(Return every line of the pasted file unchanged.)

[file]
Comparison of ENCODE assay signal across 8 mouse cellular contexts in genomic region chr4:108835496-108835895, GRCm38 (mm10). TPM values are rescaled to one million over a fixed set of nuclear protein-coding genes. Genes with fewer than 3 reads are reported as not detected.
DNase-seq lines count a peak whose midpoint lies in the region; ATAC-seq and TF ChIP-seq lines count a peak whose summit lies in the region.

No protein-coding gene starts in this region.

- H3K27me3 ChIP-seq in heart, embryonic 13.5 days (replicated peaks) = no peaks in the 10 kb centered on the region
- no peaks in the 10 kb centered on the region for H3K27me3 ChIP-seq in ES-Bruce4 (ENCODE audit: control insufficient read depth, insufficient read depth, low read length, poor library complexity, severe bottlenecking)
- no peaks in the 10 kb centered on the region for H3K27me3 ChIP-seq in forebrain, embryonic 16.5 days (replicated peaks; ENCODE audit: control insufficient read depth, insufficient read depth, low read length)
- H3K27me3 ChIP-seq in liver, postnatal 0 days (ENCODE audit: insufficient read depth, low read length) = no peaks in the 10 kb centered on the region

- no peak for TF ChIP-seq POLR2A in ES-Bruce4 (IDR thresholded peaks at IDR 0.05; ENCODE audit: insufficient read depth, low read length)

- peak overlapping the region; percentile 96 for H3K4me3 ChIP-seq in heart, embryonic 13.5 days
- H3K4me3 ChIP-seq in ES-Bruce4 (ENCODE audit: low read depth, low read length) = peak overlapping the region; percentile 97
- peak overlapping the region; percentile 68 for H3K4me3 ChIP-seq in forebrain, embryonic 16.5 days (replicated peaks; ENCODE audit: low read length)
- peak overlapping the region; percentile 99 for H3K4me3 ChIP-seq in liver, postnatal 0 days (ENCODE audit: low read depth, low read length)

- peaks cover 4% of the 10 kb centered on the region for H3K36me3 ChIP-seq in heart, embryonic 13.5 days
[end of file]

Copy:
Comparison of ENCODE assay signal across 8 mouse cellular contexts in genomic region chr4:108835496-108835895, GRCm38 (mm10). TPM values are rescaled to one million over a fixed set of nuclear protein-coding genes. Genes with fewer than 3 reads are reported as not detected.
DNase-seq lines count a peak whose midpoint lies in the region; ATAC-seq and TF ChIP-seq lines count a peak whose summit lies in the region.

No protein-coding gene starts in this region.

- H3K27me3 ChIP-seq in heart, embryonic 13.5 days (replicated peaks) = no peaks in the 10 kb centered on the region
- no peaks in the 10 kb centered on the region for H3K27me3 ChIP-seq in ES-Bruce4 (ENCODE audit: control insufficient read depth, insufficient read depth, low read length, poor library complexity, severe bottlenecking)
- no peaks in the 10 kb centered on the region for H3K27me3 ChIP-seq in forebrain, embryonic 16.5 days (replicated peaks; ENCODE audit: control insufficient read depth, insufficient read depth, low read length)
- H3K27me3 ChIP-seq in liver, postnatal 0 days (ENCODE audit: insufficient read depth, low read length) = no peaks in the 10 kb centered on the region

- no peak for TF ChIP-seq POLR2A in ES-Bruce4 (IDR thresholded peaks at IDR 0.05; ENCODE audit: insufficient read depth, low read length)

- peak overlapping the region; percentile 96 for H3K4me3 ChIP-seq in heart, embryonic 13.5 days
- H3K4me3 ChIP-seq in ES-Bruce4 (ENCODE audit: low read depth, low read length) = peak overlapping the region; percentile 97
- peak overlapping the region; percentile 68 for H3K4me3 ChIP-seq in forebrain, embryonic 16.5 days (replicated peaks; ENCODE audit: low read length)
- peak overlapping the region; percentile 99 for H3K4me3 ChIP-seq in liver, postnatal 0 days (ENCODE audit: low read depth, low read length)

- peaks cover 4% of the 10 kb centered on the region for H3K36me3 ChIP-seq in heart, embryonic 13.5 days